Denise Sullivan

Author, Journalist, Culture Worker

Gil Scott-Heron


Who: Gil Scott-Heron (1949-2011)

Classic Track: “The Revolution Will Not Be Televised.” So nice it was recorded twice, first on his debut recording, Small Talk at 125th and Lenox, and again as the opening track to 1971’s more music-based Pieces of a Man. Scott-Heron’s “Revolution” has been sampled, synthesized, digitized, and name-dropped more times than we can comprehend. Like a gospel in the Bible of hip-hop, it’s what helped earn him his rap as one of the music’s founders.

Career highs: His album collaborations with flautist Brian Jackson from 1974-1976 are foundational to Scott-Heron’s fusion of funky jazz with black-powered poetry and contain some of his best work, from the ghetto lament, “The Bottle” and the national confusion depicted in “Winter in America”, to the anti-apartheid solidarity anthem, “Johannesburg.” Scott-Heron has joined his music with activism, whether opposing nuclear power (“We Almost Lost Detroit”) at the No Nukes fest, or speaking out against Reagan’s presidential credentials (“B-Movie”).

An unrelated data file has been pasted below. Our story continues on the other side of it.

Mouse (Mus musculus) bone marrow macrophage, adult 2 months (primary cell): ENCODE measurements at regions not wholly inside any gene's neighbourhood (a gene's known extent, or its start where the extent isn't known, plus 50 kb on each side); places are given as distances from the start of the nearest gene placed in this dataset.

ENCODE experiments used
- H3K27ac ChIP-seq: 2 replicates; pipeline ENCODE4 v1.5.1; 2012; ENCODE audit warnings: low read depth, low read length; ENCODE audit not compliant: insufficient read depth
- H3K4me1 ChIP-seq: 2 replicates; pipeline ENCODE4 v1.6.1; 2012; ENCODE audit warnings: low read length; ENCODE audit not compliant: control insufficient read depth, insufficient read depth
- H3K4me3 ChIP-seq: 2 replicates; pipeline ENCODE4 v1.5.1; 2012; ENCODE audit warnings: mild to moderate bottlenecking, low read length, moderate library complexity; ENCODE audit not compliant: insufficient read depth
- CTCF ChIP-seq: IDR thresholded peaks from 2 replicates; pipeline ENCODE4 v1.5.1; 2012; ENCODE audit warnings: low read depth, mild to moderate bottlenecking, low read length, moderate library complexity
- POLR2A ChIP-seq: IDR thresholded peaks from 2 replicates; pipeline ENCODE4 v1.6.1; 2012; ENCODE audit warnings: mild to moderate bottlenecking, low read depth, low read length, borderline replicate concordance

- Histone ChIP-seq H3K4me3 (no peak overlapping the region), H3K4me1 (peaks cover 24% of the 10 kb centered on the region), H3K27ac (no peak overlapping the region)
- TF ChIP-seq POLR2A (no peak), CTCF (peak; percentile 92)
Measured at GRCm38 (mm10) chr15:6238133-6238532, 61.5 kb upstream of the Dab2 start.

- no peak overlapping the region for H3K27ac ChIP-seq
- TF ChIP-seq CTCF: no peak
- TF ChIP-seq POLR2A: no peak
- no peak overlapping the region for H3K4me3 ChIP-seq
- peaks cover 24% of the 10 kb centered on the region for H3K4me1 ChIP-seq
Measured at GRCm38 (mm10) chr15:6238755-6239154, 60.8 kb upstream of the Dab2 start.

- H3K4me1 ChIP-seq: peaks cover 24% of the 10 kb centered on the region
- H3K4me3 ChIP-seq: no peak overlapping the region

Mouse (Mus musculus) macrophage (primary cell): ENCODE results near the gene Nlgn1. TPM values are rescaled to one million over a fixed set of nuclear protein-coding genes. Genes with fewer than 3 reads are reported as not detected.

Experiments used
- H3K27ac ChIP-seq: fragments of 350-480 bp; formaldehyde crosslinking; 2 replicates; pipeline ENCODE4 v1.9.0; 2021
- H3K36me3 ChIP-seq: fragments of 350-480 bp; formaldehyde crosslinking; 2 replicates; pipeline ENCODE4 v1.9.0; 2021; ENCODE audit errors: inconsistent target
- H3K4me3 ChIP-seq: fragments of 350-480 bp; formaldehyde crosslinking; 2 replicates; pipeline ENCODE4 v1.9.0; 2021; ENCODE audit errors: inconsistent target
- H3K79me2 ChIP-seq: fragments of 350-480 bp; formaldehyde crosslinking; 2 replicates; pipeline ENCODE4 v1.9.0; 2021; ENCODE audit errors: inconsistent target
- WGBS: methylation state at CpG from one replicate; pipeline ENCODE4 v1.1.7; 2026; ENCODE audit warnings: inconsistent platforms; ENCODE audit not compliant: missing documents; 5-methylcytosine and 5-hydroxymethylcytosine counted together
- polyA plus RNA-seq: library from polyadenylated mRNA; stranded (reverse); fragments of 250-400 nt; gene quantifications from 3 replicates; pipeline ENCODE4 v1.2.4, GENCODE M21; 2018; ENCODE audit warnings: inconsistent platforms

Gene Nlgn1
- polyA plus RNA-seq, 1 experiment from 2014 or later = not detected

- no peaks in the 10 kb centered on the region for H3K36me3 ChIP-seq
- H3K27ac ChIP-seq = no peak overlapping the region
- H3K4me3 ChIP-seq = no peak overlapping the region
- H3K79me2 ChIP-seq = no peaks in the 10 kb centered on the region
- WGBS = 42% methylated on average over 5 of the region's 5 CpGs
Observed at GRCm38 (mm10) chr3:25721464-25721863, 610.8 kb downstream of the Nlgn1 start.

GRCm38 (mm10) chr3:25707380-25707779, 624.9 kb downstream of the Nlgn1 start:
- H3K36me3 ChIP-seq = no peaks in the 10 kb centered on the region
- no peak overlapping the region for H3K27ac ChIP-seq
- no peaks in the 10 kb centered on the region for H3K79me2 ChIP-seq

Career Low: Drug addiction led to time served on possession charges.

Essential listening: The early works: 1971’s Pieces of a Man and ‘74’s Winter in America.

And if you like those: The even earlier coffeehouse style and live percussion driven Small Talk at 125th and Lenox. After a 12-year hiatus, the comeback album Spirits, especially its “Message to the Messengers”, directed at all the young mcs out there, still sounds pretty fly, in a ‘90s way.

Final Hour:  I’m New Here, his 2010 recording on the XL label includes songs penned by Robert Johnson, the singer-songwriter Smog, and spoken-word clips of Heron’s own vintage poetry.

Quotable: “You ain’t insane, you have got a brain, you haven’t gone lame, you have got your game. Remember: Keep the nerve.”

Watch the action then:

And now:

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